Two jailed for importing almost €5 million worth of cannabis
Two men have been jailed for their roles in the importation of nearly €5 million worth of cannabis, using what was described by gardaí as an “unusually sophisticated system” which used the IKEA store as a meeting point.
Sean Mahony (39) of Dunamore Crescent, Killinarden, Tallaght, Dublin and Peng Cheng (24), of Vlaurdingen in The Netherlands, pleaded guilty at Dublin Circuit Criminal Court to possession of drugs for sale or supply at locations in North Dublin on May 16, 2014.
Gardaí observed Mahony and Peng, who was accompanied by another man, arriving at IKEA in vans on the day in question. After they met, the third man drove Mahony’s van to a warehouse at North City Business Park, where gardaí saw it being loaded with pallets.
The man then returned to IKEA where Mahony and Peng were waiting. Mahony left in the loaded van and was then stopped by gardaí. Gardaí found 72.7 kilos of cannabis in the van, with an estimated value of €1.55 million.
A further 137 kilos of herbal cannabis and 88 kilos of cannabis resin were found in a search of the warehouse, bringing the total value of drugs found to nearly €5 million.
Peng was jailed for nine years while Mahony was jailed for six years. Neither has any previous convictions.
Peng told gardaí that he was instructed to set up a food importation company by people he owed money to through gambling. This company then imported drugs from Holland.
Detective Garda John O’Rourke told James Dwyer BL, prosecuting, that it was “a complex arrangement with pallets of legitimate goods that also included drugs”. The drugs found in the warehouse were contained in boxes of Basmati rice.
Mr Mahony told gardaí that he also owed money and was forced to act as a courier. He said he was instructed to drive the van containing the drugs to Tallaght, park it and walk away.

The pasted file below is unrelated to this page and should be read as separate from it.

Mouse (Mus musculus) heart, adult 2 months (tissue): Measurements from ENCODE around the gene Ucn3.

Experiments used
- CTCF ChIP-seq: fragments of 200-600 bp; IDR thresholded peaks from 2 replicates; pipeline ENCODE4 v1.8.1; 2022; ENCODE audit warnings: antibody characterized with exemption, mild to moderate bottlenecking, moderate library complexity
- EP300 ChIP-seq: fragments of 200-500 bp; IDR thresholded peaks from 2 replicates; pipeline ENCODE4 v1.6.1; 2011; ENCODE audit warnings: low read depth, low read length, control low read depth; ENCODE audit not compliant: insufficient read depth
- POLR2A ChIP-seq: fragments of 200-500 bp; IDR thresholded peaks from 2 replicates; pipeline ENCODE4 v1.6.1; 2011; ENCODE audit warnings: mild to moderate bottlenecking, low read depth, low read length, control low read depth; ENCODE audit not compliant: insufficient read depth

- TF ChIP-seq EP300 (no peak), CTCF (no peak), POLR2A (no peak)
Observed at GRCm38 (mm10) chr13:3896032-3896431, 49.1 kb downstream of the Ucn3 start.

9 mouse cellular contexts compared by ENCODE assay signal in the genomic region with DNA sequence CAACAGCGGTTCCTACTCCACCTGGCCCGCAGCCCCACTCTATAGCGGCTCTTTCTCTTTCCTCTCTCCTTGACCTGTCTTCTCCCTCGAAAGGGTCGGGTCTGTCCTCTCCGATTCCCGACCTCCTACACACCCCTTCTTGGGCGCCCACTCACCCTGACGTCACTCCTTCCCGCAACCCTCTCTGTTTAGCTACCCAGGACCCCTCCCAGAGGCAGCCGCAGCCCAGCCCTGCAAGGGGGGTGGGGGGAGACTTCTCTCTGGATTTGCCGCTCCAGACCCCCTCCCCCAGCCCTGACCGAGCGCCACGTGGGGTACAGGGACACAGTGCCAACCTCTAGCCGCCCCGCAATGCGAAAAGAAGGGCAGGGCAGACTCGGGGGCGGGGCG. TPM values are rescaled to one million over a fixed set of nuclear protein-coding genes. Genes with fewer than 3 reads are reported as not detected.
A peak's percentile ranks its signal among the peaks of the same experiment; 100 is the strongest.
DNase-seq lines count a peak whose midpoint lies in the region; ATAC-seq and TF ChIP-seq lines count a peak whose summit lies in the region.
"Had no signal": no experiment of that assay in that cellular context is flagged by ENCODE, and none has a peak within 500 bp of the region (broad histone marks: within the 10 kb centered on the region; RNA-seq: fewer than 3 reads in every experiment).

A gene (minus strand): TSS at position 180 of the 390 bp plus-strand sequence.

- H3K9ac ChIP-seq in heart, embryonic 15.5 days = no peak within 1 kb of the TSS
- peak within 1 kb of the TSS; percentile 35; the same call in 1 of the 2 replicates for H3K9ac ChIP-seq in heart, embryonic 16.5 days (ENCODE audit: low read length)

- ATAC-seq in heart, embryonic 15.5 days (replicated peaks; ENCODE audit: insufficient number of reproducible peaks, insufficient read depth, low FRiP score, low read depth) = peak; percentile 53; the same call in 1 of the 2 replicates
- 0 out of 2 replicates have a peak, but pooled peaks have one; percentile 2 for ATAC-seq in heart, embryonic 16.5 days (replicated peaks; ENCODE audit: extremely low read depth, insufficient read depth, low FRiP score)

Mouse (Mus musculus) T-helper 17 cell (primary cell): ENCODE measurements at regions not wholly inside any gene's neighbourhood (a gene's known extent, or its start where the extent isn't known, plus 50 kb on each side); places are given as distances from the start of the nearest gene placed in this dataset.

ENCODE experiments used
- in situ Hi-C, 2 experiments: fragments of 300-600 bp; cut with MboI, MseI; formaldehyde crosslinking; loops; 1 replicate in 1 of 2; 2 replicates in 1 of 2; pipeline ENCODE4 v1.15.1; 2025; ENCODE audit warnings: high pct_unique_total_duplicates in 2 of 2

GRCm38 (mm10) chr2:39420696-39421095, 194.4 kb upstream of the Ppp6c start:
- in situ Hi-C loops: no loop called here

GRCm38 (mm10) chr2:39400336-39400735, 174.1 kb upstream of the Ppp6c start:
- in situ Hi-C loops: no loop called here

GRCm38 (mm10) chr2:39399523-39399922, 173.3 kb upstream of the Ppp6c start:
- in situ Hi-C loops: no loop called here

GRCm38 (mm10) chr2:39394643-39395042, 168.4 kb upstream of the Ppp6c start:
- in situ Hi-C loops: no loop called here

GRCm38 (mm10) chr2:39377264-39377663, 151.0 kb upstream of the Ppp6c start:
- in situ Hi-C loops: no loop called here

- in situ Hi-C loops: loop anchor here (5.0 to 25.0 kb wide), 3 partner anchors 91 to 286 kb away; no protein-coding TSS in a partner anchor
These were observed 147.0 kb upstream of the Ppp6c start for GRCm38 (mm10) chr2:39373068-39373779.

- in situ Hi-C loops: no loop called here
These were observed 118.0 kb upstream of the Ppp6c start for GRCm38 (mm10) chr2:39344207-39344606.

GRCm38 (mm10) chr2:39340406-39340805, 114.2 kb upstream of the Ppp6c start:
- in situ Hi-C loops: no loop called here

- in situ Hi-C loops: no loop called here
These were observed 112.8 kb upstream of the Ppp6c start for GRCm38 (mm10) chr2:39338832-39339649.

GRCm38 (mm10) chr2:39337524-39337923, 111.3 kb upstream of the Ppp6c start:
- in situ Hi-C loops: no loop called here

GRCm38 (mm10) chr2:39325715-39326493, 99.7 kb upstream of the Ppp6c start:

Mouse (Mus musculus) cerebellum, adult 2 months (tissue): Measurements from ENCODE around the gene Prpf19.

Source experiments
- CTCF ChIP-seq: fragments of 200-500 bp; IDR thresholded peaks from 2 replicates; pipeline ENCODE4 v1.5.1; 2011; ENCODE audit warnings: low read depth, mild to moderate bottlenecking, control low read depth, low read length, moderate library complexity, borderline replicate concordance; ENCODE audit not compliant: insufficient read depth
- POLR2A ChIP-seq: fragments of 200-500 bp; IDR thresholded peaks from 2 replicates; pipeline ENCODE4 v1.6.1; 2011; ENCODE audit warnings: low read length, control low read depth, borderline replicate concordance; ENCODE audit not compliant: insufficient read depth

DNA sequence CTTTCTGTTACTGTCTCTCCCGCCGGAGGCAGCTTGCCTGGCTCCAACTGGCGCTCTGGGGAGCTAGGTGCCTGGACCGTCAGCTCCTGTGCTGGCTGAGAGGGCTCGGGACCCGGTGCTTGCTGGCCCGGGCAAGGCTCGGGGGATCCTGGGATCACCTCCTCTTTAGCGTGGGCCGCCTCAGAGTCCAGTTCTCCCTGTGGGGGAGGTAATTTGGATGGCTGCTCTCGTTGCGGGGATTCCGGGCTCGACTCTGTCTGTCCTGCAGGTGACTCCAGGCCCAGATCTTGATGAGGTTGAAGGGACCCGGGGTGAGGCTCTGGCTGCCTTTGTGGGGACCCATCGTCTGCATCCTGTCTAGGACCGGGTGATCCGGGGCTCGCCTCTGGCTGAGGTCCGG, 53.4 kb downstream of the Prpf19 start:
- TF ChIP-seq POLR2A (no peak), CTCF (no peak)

Agreeing with Gerry O’Brien SC, defending, that Mahony did not know the amount of drugs involved, Det Gda O’Rourke said that a coded system involving barcodes was used to mark boxes containing drugs, so Mahony did not need to open them.
Mr O’Brien told Judge Martin Nolan that Mahony was a taxi driver “with no trappings of wealth” and was a mere courier in the operation.
Paul Greene SC, defending Peng, told Judge Nolan that a gambling addiction had left Peng “in thrall” of those higher up in the operation, and that he only received subsistence wages and accommodation for his participation.
Judge Nolan described Mahony’s role as a “one-off huge misjudgement” and took account of his guilty plea and lack of a criminal record, but said that “he was mature when he embarked on this activity” and he must pay a considerable price for his involvement
Judge Nolan also noted Peng’s guilty plea, absence of a criminal record and youth, but said that he was not as low on the scale of involvement as Mahony and knew what he was getting into “as a way of paying off his debts”.
A third man is due to be sentenced on March 24, next for his role in the operation.